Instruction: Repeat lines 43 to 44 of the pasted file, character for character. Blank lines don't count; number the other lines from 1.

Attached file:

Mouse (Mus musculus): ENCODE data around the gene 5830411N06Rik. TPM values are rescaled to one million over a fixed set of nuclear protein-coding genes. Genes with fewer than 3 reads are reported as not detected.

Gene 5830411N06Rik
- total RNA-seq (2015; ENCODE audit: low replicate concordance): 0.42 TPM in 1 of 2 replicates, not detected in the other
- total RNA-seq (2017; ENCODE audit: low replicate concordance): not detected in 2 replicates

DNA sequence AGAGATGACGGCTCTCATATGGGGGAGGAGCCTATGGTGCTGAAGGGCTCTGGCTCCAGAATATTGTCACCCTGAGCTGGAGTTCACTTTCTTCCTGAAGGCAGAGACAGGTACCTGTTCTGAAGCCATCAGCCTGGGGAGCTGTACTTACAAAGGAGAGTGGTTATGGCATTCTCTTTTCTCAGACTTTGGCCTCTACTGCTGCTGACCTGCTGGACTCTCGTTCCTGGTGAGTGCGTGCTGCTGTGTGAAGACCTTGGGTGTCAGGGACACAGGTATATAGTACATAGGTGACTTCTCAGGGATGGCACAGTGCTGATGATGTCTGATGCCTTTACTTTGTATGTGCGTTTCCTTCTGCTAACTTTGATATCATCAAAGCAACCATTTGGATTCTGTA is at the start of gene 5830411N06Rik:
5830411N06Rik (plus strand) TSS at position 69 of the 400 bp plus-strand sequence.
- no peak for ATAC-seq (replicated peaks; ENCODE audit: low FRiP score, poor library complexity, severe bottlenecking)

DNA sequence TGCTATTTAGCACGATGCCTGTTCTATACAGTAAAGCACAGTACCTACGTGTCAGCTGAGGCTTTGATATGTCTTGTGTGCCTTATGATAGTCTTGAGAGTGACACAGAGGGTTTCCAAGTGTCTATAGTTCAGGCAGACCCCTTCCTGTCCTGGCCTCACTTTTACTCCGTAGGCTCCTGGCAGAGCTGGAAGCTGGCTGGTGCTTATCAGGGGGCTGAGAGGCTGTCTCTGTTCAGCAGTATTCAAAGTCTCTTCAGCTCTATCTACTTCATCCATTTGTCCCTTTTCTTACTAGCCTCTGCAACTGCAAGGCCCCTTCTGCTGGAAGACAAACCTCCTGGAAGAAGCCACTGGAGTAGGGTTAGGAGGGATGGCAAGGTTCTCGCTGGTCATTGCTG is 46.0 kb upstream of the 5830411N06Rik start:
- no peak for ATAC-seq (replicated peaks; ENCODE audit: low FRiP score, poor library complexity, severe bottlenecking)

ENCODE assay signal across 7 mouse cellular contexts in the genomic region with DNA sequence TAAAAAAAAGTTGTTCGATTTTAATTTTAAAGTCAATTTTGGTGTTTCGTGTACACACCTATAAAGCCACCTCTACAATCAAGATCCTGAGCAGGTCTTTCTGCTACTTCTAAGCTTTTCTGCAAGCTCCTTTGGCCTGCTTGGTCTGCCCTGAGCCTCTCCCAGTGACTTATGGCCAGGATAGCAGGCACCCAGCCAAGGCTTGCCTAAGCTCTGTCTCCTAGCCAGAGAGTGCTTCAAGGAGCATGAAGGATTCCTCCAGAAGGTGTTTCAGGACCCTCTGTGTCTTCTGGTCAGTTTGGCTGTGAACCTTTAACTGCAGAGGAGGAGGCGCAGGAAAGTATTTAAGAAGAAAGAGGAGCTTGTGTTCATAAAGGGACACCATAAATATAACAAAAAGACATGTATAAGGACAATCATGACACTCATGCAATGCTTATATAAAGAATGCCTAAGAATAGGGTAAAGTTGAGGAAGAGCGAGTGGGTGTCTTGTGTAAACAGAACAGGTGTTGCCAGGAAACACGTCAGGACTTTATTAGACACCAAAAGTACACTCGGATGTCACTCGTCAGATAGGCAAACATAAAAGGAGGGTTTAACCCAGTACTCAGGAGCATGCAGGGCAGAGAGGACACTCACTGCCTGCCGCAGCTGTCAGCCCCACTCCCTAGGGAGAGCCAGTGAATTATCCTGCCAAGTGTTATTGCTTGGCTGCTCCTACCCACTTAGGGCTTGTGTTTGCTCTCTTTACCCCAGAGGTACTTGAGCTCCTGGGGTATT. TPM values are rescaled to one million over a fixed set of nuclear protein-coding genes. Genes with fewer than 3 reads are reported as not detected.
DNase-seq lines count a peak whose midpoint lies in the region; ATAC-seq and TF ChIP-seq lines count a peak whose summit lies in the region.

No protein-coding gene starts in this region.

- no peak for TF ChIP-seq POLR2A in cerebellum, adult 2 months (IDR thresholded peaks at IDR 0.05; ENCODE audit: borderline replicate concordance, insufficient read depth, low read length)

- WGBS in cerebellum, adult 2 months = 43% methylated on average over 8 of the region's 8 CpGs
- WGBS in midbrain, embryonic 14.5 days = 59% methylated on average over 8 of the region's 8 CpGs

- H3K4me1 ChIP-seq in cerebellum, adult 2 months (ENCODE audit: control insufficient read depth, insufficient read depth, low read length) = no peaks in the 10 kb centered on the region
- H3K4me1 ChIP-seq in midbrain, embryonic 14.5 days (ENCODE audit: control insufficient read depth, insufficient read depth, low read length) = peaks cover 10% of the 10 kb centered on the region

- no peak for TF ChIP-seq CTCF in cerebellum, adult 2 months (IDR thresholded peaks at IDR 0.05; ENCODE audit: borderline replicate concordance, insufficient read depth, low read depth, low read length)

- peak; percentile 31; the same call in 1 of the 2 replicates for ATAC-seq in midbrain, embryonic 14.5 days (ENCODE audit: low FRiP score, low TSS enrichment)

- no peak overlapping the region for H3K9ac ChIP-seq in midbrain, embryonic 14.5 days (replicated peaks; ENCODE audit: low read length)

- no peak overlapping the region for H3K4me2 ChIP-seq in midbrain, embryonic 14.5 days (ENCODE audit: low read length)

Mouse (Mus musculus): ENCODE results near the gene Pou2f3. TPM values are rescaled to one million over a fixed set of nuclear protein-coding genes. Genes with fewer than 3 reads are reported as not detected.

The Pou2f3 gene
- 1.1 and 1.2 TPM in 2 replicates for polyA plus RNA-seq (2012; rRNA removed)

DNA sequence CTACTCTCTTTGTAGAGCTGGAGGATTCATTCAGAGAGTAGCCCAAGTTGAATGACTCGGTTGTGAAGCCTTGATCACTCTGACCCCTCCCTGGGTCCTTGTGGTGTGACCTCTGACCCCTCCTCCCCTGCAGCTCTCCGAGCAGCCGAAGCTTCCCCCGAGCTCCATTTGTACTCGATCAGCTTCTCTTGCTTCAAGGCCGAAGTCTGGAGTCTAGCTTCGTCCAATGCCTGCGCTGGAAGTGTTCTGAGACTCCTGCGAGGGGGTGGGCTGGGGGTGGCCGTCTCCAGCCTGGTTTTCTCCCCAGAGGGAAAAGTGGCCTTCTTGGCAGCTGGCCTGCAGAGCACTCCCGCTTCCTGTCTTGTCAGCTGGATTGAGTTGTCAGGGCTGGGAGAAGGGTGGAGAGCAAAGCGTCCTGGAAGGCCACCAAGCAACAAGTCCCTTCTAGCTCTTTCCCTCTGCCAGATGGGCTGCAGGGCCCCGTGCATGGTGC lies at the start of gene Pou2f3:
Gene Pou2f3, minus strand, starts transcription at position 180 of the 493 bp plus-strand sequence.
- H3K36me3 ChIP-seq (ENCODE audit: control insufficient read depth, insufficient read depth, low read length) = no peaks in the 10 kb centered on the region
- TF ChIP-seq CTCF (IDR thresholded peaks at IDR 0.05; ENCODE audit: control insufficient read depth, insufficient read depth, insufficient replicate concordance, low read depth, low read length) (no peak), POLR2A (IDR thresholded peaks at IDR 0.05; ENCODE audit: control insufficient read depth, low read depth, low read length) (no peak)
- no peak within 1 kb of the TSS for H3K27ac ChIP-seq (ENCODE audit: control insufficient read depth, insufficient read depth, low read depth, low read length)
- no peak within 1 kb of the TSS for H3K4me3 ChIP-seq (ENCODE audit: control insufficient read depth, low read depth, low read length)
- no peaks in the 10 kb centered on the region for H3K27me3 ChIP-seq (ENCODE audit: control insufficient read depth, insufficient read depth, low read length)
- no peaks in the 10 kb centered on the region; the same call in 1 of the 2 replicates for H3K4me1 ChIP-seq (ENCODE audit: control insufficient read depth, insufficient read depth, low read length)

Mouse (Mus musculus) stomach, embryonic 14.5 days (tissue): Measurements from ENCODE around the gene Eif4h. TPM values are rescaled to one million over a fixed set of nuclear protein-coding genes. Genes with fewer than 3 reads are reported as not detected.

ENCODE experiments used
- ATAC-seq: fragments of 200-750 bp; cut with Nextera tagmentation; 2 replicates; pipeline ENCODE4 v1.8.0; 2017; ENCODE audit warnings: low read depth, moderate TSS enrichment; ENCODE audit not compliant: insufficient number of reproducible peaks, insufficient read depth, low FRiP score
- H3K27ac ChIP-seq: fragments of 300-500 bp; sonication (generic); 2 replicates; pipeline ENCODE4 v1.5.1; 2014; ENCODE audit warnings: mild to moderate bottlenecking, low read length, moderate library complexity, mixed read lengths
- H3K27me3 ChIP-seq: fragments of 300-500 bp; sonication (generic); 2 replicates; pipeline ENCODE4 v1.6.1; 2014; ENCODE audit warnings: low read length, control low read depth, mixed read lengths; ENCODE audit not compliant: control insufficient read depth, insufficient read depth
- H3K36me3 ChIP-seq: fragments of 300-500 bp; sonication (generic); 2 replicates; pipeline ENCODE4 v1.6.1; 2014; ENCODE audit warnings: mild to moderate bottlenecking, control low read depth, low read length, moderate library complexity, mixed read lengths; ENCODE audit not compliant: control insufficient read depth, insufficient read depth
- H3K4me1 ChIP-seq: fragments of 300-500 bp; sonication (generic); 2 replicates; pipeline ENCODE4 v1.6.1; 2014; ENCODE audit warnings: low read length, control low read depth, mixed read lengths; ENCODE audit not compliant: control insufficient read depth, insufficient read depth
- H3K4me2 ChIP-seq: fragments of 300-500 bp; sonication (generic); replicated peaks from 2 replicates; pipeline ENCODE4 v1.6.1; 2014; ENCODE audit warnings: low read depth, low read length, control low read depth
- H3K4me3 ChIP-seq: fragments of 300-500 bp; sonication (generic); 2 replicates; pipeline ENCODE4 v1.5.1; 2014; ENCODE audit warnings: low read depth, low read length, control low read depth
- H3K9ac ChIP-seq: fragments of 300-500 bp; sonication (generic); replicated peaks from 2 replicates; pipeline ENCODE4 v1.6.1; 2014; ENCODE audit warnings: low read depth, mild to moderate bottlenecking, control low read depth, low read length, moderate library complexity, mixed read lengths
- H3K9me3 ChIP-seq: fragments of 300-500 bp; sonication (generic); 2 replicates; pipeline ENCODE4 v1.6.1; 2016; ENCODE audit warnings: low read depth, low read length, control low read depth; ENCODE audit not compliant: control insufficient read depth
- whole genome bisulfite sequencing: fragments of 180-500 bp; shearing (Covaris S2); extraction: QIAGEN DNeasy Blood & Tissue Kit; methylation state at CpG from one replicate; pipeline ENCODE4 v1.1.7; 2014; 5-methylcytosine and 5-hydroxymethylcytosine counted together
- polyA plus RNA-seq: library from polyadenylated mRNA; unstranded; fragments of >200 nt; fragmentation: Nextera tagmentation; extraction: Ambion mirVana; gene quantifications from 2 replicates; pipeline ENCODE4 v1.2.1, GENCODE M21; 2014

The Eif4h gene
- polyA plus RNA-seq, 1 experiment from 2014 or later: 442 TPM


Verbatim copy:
- H3K9me3 ChIP-seq: fragments of 300-500 bp; sonication (generic); 2 replicates; pipeline ENCODE4 v1.6.1; 2016; ENCODE audit warnings: low read depth, low read length, control low read depth; ENCODE audit not compliant: control insufficient read depth
- whole genome bisulfite sequencing: fragments of 180-500 bp; shearing (Covaris S2); extraction: QIAGEN DNeasy Blood & Tissue Kit; methylation state at CpG from one replicate; pipeline ENCODE4 v1.1.7; 2014; 5-methylcytosine and 5-hydroxymethylcytosine counted together